SYNOPSIS: The Legion of Doom returns as the history of the Legionnaires Club is revealed! Lex Luthor’s mysterious connection to this ancient secret society runs deeper than even his Legion of Doom comrades ever suspected, and his secrets threaten to destroy everything. A blood connection to the dark underbelly of the DCU’s history bubbles to the surface in this epic, villainous tale.
Imagine you were on an alien world with a sworn enemy who, while you’re on the verge of being devoured by monsters, informs you that you shared a secret childhood that had been erased from your mind where the two of your were prisoners in an experimental lab run by your father. What would you do with that information?
Justice League #18 delivers the story of how Lex Luthor responds to that scenario. In the previous issue, Martian Manhunter informs Lex of all this and more. His response is to return to the Legion of Doom headquarters and interface with Braniac in his continued quest to awaken Perpetua. To do so, Lex needs Braniac’s help and the issue opens with Luthor screaming in pain as the Legion of Doom installs the necessary hardware for the two villains to merge minds. Unfortunately, Braniac has other plans that include taking over Lex’s body and mind to puppet as he pleases.
James Tynion IV is back in the writer’s chair for this issue of JL, and the structure of the narrative feels eerily similar to Scott Snyder’s previous issue. Two characters are coming together, both with different goals and motivations, and having an extended conversation in a peerless situation that serves to deliver previously unknown information on the larger story at play in New Justice. The conversations narrate a trip through time and space, jumping back and forth between extended flashback sequences and the present moment. The focus on multiple levels of reality is present again as well. Here, the characters start in the “now,” move to a mental “sub-space” of reality, travel through time to see a secret history unfold, and move to the issue’s conclusion.
There is almost no way that this choice is unintentional and it carries on something the series has done a nice job of previous; the interpersonal character moments are used to tell the reader more about the multi-universal scale action taking place in the overall narrative. The use of memories as pockets of reality continues as a theme, as well as weaving this tale throughout the fabric of DC history. The yet unanswered question is what this stylistic choice is telling the reader that we aren’t aware of to this point.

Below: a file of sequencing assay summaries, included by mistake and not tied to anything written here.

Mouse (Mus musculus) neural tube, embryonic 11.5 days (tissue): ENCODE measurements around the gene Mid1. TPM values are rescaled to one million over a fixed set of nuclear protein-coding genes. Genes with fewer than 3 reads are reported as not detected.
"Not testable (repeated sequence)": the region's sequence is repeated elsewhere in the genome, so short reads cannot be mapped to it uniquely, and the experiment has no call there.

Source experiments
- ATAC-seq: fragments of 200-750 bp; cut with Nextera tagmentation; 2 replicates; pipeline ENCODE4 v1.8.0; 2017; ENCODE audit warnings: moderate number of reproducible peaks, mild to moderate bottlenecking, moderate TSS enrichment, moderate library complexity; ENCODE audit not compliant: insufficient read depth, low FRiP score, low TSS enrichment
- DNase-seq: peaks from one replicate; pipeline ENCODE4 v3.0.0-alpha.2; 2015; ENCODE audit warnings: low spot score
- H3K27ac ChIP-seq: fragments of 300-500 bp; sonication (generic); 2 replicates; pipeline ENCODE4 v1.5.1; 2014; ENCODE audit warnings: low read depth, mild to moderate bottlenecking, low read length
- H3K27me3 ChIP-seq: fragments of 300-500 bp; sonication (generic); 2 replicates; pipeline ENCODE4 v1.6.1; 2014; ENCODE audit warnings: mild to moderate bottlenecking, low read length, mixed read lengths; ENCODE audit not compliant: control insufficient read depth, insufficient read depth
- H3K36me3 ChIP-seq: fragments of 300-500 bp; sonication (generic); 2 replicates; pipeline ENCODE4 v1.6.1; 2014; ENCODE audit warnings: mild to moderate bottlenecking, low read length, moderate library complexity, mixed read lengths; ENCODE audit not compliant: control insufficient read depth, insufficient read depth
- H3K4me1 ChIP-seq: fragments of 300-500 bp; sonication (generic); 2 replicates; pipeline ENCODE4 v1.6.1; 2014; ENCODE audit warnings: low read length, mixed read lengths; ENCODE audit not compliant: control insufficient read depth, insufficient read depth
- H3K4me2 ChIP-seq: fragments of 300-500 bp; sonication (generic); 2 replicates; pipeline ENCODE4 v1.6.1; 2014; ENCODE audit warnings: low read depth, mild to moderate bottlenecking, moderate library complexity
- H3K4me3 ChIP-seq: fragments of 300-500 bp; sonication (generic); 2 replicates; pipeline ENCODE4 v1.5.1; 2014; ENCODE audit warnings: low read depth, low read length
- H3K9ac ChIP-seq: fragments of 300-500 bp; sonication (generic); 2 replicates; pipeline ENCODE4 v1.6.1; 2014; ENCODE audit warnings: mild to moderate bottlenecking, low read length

The interaction between Braniac and Lex is enjoyable here, even if the characterizations feel a little unfamiliar. Readers are used to Braniac as the symbol of unfeeling control and knowledge, but this Lex is an acolyte of Perpetua, a true believer, even if the reader is not yet sure what exactly that belief is in. Ultimately a choice is required to move forward and it necessitates that a character make a choice readers are not used to seeing. I’m not certain if that choice is ultimately earned by the actions in this particular issue, but I’m very eager to see their repercussions.
I will say I’m eager for this segment of New Justice to kick into the high great that was set up in Justice League Annual #1. We’re two issues further along, and those books have been dialogue and narration heavy. We haven’t learned much more about the nature or intentions of Perpetua. For all the concern around her breaking free of the Source Wall, she’s still lying dormant. Luckily, the final panel of issue #18 seems to be opening the door to the next phase of her story.
Pasqual Ferry serves as the issue’s artist, and the work is gorgeous. Ferry’s pencils are as dynamic as ever with his characters always in a state of motion. Stylistically, his exaggerated reality approach feels cartoony in all the best ways with smooth and liquid-like lines and heightened character features. For an artist with such a polished approach, there is no lack of details or textures. The rich and vibrant color’s by Hi-Fi are an excellent fit and the book has almost a pop-art feel to it.